Throughout the ages various theories have been put forward on the subject of Chess. These are based mostly on mythological background and may be confidently discarded. Four theories on the origins of Chess are examined. None is provable, particularly when language and historical background are examined. The four theories are: The "Classical" Theory that Chess is from India ca. 570 AD.; a Chinese origin; a Persian origin; that originally a four sided chess game in India was earlier.

Owing to the paucity of reliable historical evidence in Iran, the Greater Persian Empire and India, there is no definitive proof of the origins of Chess. The numerous theories and repetitions of mythological and semi-mythological sources are unproven. Similar historical sources are unconvincing. Firdausi's historical reportage of 500 years after the event of the alleged invention of Chess by Chosroes is similarly unconvincing.

No Indian Sanskrit allusion existed before the eight century. In any case, historic research shows Persian predominance in the parts of India and Pakistan which are now Muslim. No definitive proof of veracity exists in works claimed to apply to the origins of Chess.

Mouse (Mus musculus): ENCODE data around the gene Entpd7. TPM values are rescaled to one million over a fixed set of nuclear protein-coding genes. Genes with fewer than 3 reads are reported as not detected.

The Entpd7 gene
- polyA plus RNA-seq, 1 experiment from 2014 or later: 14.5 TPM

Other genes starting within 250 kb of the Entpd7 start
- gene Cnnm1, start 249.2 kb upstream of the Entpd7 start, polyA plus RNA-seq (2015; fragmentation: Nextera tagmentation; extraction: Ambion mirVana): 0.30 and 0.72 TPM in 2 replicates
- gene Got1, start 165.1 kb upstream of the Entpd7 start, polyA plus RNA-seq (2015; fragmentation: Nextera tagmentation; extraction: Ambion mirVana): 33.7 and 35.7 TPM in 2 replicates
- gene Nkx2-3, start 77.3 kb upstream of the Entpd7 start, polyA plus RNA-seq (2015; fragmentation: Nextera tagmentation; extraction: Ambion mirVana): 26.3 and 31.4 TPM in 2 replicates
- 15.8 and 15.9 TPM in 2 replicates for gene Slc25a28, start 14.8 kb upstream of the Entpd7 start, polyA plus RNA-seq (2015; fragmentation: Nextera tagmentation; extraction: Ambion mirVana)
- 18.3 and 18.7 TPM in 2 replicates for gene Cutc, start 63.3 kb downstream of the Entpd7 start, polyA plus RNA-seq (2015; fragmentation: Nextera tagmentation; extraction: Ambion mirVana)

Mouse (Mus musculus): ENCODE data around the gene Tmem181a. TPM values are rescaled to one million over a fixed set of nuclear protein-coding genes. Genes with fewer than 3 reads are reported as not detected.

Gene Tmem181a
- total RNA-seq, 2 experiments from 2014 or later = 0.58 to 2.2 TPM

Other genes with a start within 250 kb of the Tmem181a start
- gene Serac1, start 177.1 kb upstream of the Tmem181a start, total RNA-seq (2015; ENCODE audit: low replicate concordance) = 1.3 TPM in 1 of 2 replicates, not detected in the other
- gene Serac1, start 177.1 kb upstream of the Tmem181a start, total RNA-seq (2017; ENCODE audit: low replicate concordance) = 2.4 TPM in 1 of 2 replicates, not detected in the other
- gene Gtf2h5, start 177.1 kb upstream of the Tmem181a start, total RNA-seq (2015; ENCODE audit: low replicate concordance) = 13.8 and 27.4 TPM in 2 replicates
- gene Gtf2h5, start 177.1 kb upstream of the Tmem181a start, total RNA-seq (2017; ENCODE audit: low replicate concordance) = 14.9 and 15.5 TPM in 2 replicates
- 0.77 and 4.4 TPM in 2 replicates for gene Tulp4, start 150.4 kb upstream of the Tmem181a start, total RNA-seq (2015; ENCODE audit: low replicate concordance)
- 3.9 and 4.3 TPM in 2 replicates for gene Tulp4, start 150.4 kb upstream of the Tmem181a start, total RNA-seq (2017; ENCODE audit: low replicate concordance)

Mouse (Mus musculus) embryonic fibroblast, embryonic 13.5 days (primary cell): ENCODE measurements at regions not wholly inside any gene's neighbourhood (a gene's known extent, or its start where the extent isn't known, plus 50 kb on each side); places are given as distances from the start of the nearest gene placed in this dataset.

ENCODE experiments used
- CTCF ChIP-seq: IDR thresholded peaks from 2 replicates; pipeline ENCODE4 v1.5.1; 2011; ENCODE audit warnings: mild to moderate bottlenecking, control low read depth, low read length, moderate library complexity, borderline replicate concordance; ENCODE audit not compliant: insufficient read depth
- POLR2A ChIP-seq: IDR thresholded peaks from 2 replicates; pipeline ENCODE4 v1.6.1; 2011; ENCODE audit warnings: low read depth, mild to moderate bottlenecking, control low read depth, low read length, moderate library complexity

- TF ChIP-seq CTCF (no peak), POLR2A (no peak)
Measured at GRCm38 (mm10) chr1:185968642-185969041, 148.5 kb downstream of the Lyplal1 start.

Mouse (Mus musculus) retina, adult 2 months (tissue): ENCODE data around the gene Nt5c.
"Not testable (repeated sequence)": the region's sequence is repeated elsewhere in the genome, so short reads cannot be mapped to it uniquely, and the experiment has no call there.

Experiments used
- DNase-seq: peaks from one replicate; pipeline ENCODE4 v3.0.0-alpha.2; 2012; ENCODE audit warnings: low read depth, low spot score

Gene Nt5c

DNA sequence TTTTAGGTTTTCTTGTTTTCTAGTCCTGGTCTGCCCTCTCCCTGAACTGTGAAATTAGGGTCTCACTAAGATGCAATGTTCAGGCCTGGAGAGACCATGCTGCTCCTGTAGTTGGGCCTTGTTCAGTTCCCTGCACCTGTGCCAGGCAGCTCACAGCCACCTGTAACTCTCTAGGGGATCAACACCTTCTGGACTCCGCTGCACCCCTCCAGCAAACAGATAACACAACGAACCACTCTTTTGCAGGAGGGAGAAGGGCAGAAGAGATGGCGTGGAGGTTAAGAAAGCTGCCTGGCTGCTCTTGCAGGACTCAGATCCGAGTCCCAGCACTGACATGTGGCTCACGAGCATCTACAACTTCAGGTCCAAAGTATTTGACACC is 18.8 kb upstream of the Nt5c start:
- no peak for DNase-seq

The most reliable source of the earliest allusion to Chess lies in Talmudic and Parthian writings which about coincide in date. However, while these still do not show when Chess began, they do provide an earlier date for its existence than has hitherto been accepted.

Hyde's work is extensively acknowledged and quoted by H J R Murray in his History of Chess (University Press, Oxford 1913) and by Antonious Van der Linder in 'Geschichte und Literature des Schachspiels', (Berlin 1874). The twin Bibles on the History of Chess.

Chess: Its Origins Volume II Continued...

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